I am a big fan of the first two titles in Laurie King's Mary Russell series. They are smartly written, and I adore the Russell and Holmes characters & their relationship to each other. Plot and a satisfying mystery has never been King's strongest point, but there is much to enjoy in spite of this shortcoming.
I don't know why I enjoy the series as much as I do, but I absolutely adore them! This is the second book in the series, and I can't wait to read more! I don't agree with the readers who are saying that this book isn't as fun as the first one; because I had an awesome time reading it and was laughing out loud at the sarcasm that was being thrown back and forth by Russell and Holmes. If you liked the Beekeeper's Apprentice, then you will adore this next one. I'm not, however, a big fan of Holmes and Russell's marriage. The age difference just makes me want to squirm, and I think that they are better off as close mentor/mentees, as they were in the first book.
The sequel definitely is much... edgier. I felt that Russell was slightly "out of character" in some instances and that in some context, the plot was vague. The queer Margery Childs kept me reading, and I have to say, it wasn't regretted!
The extraordinary minds of the Sherlock Holmes/Mary Russell team that debuted in The Beekeeper's Apprentice, the first book in this series, aren't nearly as vividly displayed in A Monstrous Regiment of Women. That took away a lot of the fun so evident in the first novel. Monstrous Regiment got really interesting about two-thirds of the way through, but until then I was confused at all the time spent exploring the beliefs and oddities of Margery Childs and her entourage. I just didn't see the point. I'm still a fan of the Mary Russell series, but I hope the next book recaptures the fun of the first.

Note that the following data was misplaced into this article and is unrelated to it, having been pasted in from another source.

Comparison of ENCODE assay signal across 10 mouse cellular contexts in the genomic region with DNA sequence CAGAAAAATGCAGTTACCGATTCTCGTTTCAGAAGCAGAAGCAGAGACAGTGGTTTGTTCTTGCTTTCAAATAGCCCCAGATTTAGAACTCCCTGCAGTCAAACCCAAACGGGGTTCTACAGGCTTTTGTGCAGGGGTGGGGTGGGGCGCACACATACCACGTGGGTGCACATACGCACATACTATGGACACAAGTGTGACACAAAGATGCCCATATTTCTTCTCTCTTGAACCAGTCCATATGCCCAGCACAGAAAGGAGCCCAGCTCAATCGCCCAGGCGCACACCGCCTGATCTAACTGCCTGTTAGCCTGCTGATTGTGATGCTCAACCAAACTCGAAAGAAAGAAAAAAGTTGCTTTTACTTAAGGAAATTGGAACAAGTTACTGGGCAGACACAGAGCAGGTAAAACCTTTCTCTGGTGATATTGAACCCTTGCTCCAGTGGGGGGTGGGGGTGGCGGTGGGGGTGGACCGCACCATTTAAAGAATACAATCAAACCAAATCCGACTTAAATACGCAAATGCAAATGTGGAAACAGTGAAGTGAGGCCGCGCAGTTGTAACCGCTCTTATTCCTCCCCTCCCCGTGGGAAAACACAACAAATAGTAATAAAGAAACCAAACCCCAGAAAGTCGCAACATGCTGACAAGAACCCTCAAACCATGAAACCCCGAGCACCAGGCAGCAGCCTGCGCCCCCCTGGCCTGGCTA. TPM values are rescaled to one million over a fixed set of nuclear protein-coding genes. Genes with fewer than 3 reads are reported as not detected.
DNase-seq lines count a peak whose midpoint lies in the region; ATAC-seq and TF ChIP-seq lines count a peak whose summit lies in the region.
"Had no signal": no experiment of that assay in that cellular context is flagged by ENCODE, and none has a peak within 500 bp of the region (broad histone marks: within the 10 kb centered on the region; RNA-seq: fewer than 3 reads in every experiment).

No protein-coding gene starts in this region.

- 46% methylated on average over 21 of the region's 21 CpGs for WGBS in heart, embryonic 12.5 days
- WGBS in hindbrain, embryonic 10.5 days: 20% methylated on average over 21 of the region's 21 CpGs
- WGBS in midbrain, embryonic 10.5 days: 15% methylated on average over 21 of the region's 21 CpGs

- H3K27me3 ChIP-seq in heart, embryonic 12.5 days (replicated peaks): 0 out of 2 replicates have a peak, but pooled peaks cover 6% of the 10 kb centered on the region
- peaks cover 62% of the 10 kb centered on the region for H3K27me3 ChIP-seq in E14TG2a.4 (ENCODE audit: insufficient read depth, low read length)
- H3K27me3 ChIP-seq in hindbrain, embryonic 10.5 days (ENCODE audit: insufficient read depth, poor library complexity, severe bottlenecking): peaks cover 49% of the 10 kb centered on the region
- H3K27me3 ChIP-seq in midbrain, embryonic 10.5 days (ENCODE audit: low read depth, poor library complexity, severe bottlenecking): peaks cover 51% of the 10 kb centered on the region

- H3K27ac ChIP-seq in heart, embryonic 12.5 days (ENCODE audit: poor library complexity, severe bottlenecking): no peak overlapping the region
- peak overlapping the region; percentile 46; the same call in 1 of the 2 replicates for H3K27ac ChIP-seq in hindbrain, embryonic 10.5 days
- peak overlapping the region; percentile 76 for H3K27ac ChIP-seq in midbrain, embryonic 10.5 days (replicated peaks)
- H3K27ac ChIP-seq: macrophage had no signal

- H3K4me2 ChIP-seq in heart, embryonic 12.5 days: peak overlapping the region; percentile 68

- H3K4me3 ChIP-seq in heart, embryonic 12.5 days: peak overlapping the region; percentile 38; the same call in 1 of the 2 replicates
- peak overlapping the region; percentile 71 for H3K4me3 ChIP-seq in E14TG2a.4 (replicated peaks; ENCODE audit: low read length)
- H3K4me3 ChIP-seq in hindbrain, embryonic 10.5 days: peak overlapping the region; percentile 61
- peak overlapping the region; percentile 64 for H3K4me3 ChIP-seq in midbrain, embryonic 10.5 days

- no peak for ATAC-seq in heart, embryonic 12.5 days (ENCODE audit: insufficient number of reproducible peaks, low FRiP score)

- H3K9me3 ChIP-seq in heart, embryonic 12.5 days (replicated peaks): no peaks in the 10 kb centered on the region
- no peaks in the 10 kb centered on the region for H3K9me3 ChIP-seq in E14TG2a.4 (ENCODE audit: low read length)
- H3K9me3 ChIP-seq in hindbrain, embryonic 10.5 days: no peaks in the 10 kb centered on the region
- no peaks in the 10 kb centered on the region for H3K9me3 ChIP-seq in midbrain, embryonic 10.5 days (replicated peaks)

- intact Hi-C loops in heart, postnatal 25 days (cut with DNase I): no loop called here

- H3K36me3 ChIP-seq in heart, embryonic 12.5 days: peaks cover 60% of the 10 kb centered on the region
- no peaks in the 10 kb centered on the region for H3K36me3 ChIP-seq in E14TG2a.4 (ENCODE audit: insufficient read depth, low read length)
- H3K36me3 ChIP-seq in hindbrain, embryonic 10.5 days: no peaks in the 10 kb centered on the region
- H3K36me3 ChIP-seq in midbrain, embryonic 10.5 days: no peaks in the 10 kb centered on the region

The second in the Mary Russell / Sherlock Holmes books, which began in The Beekeeper's Apprentice.
Like the first book in the series, this held my attention even through the sections with a lot of crypto-feminist subtext (the passages with overt feminist content weren't nearly as distracting).
Like the original Holmes stories, there were references to at least one otherwise unknown adventure taking place between the time frame of this book and the first one.
A nice homage to the old master, with some entertaining snark about Doyle's credulous acceptance of fairy pictures and other clap-trap.
Decent fiction on feminism during the post war in London centered on a newly minted Oxford Graduate who shared off-the-chart deductive powess as her soon to be husband Sherlock Holmes. Apparently published in 1995 well before my reading days of fiction. King's books are a much needed excursion from current crop of women mystery writers...more edgy and as daring as Sue Grafton.
2nd book in the Mary Russell Series
MADKC4Ever thinks this title is suitable for 17 years and over
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